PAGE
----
Drivers urged to clean up their act as part of  national spring clean 


Highways England is calling on drivers to join them in doing their bit to reduce litter levels on the nation’s motorways as part of the Great British Spring Clean (28 May-13 June). 

 Litter presents a serious safety risk and besides being unsightly, it’s also a risk to wildlife and the environment.  So, Highways England has joined Keep Britain Tidy’s Million Mile Mission to help clear litter from the roads.

 Highways England litter picks somewhere on its network almost every day. It’s taking part in Keep Britain Tidy’s campaign, helping by keeping England’s motorways safe and well-maintained while also encouraging drivers to take their litter home. Last year the company collected 12,000 bags of litter during the Great British Spring Clean. 

Highways England’s Head of Customer and Operational Requirements, Freda Rashdi, said:  

 “We’re urging road users to save litter for the bin. The simple fact is that if litter wasn’t dropped in the first place it wouldn’t need to be picked up. Litter is not only unsightly and a risk to wildlife and the environment, but it also puts our workers at risk collecting it. It diverts time and money that could be better spent on improving the network.  

 “Litter is an important national issue and we’re pleased to join with Keep Britain Tidy in urging people to take their litter home and help make a difference.” 

In the run up to the campaign Highways England has already been busy working with local authorities and litter groups.

In the South East, Highways England worked with Brighton and Hove and Adur and Worthing councils for a litter pick on the A27 at Southwick. Over 138 bags were collected. And this month a litter pick will be taking place off the A31 at Avons Heath Country Park. near Ringwood, Dorset.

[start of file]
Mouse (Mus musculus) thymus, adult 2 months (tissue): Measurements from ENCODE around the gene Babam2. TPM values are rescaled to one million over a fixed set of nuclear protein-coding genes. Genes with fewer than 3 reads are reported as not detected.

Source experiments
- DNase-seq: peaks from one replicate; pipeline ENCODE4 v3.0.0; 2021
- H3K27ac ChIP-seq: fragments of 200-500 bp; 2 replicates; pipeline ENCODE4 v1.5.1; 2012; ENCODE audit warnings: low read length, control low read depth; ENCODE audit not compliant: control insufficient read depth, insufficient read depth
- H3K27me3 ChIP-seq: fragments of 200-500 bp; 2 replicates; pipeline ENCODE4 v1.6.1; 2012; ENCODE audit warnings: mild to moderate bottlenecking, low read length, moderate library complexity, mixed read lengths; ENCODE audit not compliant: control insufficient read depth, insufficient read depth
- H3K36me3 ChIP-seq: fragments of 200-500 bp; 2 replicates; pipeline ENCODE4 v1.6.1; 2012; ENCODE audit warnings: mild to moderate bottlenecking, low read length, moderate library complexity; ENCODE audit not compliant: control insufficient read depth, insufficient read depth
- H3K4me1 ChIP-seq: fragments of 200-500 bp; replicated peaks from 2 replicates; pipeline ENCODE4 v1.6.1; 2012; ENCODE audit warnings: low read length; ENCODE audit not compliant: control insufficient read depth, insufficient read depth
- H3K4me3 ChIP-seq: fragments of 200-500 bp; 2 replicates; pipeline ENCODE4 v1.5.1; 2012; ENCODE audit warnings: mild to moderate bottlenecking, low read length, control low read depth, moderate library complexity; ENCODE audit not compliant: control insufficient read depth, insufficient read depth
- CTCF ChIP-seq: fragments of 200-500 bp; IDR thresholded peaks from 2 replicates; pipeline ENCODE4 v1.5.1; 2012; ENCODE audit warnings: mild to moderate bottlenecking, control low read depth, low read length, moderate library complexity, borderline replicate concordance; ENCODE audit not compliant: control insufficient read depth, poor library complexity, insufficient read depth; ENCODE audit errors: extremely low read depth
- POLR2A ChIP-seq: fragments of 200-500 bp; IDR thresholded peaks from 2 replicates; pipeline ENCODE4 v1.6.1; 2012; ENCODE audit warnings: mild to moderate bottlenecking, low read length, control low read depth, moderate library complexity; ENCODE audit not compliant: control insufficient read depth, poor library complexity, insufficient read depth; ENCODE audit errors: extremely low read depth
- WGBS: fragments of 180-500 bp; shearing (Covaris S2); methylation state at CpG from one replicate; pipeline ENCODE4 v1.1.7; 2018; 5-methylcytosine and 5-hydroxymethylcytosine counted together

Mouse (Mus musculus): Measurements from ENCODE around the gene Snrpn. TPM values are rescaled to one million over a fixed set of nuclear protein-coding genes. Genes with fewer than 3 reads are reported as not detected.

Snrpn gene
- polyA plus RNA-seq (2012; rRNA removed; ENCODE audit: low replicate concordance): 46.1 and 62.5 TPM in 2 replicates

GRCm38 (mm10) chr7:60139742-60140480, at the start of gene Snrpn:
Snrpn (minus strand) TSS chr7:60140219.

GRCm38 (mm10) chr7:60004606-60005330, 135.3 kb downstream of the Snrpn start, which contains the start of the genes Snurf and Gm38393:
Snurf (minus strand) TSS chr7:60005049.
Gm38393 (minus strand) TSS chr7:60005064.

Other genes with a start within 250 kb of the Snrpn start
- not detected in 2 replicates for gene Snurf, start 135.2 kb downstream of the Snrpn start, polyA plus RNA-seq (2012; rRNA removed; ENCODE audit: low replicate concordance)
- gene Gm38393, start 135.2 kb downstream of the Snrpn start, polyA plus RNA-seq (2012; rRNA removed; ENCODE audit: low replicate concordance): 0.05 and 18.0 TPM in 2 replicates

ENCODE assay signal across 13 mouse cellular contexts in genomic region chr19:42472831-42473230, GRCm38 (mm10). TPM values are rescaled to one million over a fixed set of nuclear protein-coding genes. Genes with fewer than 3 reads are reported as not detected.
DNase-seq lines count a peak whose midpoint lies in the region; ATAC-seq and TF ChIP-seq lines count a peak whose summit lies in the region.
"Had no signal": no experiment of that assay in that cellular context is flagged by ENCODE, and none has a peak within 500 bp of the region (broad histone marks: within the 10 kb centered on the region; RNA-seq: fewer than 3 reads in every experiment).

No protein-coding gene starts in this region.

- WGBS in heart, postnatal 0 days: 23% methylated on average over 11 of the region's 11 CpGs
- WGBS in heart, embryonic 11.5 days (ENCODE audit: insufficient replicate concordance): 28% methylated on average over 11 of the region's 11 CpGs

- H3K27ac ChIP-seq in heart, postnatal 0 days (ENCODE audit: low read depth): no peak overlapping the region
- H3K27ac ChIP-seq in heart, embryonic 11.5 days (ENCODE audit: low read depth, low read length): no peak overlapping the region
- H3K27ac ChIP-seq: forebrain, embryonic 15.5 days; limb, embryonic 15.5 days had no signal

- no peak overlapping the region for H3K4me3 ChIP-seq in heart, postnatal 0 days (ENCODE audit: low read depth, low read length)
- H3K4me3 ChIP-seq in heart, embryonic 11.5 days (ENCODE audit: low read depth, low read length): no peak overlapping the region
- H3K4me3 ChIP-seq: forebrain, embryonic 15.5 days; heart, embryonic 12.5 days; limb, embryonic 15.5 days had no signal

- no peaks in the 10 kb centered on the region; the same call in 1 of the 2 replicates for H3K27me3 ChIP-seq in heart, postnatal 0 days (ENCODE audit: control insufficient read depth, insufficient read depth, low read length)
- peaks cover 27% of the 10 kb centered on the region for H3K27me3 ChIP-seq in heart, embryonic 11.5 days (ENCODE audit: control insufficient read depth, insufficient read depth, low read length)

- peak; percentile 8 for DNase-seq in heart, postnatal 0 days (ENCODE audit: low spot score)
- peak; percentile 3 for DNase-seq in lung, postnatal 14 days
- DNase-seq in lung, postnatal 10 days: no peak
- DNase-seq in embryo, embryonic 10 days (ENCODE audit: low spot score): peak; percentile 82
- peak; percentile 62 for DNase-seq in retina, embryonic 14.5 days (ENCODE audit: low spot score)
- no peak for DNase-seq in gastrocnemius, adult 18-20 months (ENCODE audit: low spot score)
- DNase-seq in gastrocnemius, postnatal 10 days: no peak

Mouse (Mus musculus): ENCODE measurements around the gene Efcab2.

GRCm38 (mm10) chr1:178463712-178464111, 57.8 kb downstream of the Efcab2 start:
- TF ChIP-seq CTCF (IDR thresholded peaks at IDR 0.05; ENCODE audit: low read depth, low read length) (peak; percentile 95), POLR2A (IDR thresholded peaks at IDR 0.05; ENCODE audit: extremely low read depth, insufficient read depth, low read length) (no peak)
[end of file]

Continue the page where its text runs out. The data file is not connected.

In the Midlands, more than 70 bags of rubbish, as well as a mattress and a 1,000-litre oil drum, were collected from the A38 in Staffordshire when Highways England, Kier and East Staffordshire District Council took advantage of the road being closed for some utility works.

Earlier this year Highways England worked closely with North Lincolnshire and North East Lincolnshire Councils to address an ongoing problem with excessive littering in 23 lay-bys on the A180, many of which are frequently used by HGVs travelling to and from the Immingham & Grimsby ports. Funding was secured to install anti-littering signs and carry out extensive vegetation clearance and clear fly-tipping.

This year a number of Highways England colleagues will again ‘be part of the pick’ by taking part in volunteer litter picks in their local communities, including Corporate Customer Engagement Programme Manager, Clare Ball.

Clare said: “It’s great to be a part of something to be proud of, making a difference in the environment around you for you and others to enjoy. I got my eight-year-old daughter, Grace, involved and she loved it and has been out litter picking several times since as it made her feel good through doing good.

“Get involved. You get out in the fresh air, a bit of exercise, cleaning up where you live and setting a good example to others.”

Allison Ogden-Newton, CEO of Keep Britain Tidy said: “It is great that Highways England support the Great British Spring Clean by doing dedicated, deep cleans of problem areas.

“But our message to the public is clear – please do not be tempted to litter pick on motorways; Highways England will do this as it is extremely dangerous but equally to everyone, please, please, please do not throw anything from your car. To do so is putting wildlife and other people’s lives at risk”.

The Great British Spring Clean campaign takes place between 28 May and 13 June, however Highways England picks litter throughout the year. Highways England is responsible for collecting litter on motorways and a very small number of A roads. Responsibility lies with local authorities on all other roads.

 For more information on the Great British Spring Clean visit:

Photo: Clare Ball and her daughter volunteered to litter pick in their community as part of last year’s Great British Spring Clean